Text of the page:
It must even cover the entire cost of renovating a flat in the worst-case scenario. Read the insurance contract carefully to know what your building insurance covers.
Is the leaseholder or freeholder responsible for buildings insurance of flats?
If the lease document mentions that the freeholder is responsible for building insurance of flats, then a freeholder has to arrange insurance.
But as per the Leasehold Advisory Service (LAS), a lease provides the freeholder to arrange for building insurance that’s usually paid as a part of the service charge — not as a separate item. But if you jointly are a freeholder of a flat with more leaseholders, then the insurance can be done collectively.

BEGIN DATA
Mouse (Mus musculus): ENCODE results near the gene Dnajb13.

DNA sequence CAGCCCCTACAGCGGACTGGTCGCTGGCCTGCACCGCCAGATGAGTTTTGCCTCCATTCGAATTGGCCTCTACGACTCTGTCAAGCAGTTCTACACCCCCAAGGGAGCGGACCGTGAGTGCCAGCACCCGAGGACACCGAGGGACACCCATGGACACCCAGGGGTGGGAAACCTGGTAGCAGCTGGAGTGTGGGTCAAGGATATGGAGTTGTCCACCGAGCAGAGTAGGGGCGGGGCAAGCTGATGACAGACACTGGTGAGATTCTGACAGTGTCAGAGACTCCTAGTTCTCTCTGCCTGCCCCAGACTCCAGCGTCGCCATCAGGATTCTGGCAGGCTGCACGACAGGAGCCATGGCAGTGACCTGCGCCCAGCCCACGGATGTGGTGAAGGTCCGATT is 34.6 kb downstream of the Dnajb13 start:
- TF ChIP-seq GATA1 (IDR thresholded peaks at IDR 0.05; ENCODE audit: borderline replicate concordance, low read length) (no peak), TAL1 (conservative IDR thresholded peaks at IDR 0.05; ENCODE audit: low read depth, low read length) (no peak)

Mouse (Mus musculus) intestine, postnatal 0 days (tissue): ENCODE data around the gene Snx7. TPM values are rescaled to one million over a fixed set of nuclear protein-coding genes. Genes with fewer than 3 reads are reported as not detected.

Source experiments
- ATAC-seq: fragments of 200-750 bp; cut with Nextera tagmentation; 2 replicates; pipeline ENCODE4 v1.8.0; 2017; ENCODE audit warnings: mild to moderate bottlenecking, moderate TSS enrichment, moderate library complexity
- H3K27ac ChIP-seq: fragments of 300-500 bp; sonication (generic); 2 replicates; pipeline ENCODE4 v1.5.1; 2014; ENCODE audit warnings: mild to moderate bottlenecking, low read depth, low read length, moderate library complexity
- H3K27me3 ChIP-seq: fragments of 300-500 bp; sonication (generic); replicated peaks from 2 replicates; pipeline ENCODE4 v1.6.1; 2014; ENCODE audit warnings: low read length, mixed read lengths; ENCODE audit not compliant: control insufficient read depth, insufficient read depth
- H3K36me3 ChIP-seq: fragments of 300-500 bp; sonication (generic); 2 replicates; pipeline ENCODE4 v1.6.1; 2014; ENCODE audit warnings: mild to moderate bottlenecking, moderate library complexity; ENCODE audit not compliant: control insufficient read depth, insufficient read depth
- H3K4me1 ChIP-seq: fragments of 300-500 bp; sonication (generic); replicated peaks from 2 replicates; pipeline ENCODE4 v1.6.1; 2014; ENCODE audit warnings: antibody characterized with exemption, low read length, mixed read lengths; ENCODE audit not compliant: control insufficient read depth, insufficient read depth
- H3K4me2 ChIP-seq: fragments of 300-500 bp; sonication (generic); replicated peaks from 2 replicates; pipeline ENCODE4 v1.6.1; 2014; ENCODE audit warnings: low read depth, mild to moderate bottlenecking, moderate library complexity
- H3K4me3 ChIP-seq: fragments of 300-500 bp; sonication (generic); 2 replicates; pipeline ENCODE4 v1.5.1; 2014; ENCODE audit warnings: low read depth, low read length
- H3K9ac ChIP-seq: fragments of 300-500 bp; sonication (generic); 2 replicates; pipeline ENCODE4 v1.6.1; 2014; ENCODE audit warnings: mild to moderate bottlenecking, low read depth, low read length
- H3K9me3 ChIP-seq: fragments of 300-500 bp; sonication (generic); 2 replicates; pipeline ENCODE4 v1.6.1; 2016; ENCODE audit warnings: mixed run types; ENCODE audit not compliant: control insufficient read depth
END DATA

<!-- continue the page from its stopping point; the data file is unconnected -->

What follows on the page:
Can I cancel my flat insurance?
While you can any time cancel your flat insurance, you are liable to pay for incurring penalties or fees. Many insurance firms charge you at the time of termination of the policy before the term ends. So, do consult the insurance company about the incurring penalties, if any.
Generally, if you keep the policy for the whole duration of the policy period, the monthly payments cover its cost. However, if you cancel it midway, you need to pay the difference.
What causes the blocks of flats insurance to become void?
Your blocks of flats building insurance may become void if:
● You have submitted inaccurate or misleading information in the contract.
● Breaching any terms or conditions of the contract.
Read the policy document and contract terms and conditions carefully to avoid the invalidation of the building insurance.